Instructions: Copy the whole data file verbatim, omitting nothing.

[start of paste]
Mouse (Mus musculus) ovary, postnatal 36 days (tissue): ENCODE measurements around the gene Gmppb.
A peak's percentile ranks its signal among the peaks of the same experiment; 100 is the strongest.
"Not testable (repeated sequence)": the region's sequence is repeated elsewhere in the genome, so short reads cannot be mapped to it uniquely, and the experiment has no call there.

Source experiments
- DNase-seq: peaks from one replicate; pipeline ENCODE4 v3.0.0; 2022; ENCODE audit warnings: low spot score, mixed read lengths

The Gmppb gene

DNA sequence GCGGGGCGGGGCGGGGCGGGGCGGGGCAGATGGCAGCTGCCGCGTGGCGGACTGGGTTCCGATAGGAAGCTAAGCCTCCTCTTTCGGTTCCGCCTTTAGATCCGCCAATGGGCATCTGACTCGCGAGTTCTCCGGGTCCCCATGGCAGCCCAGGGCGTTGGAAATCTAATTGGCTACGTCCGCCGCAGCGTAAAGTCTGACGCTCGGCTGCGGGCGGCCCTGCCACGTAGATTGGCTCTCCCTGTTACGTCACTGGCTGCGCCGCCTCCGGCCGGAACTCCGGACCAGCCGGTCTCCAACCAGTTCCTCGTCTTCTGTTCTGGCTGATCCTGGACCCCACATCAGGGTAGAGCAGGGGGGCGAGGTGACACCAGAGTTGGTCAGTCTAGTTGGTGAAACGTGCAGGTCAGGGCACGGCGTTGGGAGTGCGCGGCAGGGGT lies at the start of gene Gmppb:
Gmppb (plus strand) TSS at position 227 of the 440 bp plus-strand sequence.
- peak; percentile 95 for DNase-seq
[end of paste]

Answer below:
Mouse (Mus musculus) ovary, postnatal 36 days (tissue): ENCODE measurements around the gene Gmppb.
A peak's percentile ranks its signal among the peaks of the same experiment; 100 is the strongest.
"Not testable (repeated sequence)": the region's sequence is repeated elsewhere in the genome, so short reads cannot be mapped to it uniquely, and the experiment has no call there.

Source experiments
- DNase-seq: peaks from one replicate; pipeline ENCODE4 v3.0.0; 2022; ENCODE audit warnings: low spot score, mixed read lengths

The Gmppb gene

DNA sequence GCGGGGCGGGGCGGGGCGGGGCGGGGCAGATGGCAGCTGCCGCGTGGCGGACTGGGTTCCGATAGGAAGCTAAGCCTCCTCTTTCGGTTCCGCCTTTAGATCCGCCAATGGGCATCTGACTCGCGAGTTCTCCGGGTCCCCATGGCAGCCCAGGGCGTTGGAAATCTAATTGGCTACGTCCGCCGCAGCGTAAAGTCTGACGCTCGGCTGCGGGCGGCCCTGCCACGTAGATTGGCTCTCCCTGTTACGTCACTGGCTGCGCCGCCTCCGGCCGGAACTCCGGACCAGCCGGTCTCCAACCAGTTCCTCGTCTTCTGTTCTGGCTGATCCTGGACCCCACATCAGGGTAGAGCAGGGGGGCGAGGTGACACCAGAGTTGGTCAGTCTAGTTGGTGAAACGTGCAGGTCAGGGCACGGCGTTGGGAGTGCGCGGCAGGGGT lies at the start of gene Gmppb:
Gmppb (plus strand) TSS at position 227 of the 440 bp plus-strand sequence.
- peak; percentile 95 for DNase-seq